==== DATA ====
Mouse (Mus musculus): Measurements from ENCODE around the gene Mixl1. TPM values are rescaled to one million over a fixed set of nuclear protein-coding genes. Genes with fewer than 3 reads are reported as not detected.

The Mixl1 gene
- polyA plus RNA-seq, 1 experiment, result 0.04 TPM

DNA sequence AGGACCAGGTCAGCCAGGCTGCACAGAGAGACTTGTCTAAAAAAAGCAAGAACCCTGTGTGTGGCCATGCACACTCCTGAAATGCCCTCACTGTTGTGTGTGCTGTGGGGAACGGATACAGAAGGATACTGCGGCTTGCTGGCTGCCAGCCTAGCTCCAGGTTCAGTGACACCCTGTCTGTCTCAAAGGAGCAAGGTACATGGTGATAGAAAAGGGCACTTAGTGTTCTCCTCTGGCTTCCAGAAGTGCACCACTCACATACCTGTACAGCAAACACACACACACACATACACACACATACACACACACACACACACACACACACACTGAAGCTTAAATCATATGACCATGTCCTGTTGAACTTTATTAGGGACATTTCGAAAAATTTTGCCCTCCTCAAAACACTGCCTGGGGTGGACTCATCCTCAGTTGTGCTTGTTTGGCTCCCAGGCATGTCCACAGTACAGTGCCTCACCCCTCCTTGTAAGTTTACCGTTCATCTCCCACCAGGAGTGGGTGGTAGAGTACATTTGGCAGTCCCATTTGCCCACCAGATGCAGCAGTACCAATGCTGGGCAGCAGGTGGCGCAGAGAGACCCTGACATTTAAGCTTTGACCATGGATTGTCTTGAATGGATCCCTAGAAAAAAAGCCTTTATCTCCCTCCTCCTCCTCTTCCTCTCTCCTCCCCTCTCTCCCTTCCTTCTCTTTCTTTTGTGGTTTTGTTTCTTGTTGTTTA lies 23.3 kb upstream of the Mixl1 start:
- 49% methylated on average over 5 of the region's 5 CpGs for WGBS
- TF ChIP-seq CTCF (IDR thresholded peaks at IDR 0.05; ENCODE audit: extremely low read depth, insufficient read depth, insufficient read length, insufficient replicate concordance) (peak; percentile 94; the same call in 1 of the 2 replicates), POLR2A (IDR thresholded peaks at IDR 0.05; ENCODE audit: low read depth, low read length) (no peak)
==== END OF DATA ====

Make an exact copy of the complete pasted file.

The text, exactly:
Mouse (Mus musculus): Measurements from ENCODE around the gene Mixl1. TPM values are rescaled to one million over a fixed set of nuclear protein-coding genes. Genes with fewer than 3 reads are reported as not detected.

The Mixl1 gene
- polyA plus RNA-seq, 1 experiment, result 0.04 TPM

DNA sequence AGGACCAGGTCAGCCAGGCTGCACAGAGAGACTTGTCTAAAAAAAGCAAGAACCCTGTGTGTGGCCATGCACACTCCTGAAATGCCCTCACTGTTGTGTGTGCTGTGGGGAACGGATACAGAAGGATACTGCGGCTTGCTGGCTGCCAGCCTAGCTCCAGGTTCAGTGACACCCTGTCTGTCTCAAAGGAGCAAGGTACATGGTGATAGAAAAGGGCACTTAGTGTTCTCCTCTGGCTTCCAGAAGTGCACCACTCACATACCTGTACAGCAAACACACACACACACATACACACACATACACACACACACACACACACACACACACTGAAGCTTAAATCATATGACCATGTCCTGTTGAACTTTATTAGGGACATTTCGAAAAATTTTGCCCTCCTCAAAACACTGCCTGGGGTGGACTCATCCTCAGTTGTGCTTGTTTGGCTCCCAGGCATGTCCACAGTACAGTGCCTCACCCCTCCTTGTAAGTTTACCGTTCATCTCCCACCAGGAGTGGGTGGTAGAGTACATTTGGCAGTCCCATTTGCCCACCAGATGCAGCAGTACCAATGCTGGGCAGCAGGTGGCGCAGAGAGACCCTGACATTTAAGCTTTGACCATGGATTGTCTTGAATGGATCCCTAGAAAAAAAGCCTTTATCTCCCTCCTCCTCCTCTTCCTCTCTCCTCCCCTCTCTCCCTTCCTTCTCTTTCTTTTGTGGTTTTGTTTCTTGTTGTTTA lies 23.3 kb upstream of the Mixl1 start:
- 49% methylated on average over 5 of the region's 5 CpGs for WGBS
- TF ChIP-seq CTCF (IDR thresholded peaks at IDR 0.05; ENCODE audit: extremely low read depth, insufficient read depth, insufficient read length, insufficient replicate concordance) (peak; percentile 94; the same call in 1 of the 2 replicates), POLR2A (IDR thresholded peaks at IDR 0.05; ENCODE audit: low read depth, low read length) (no peak)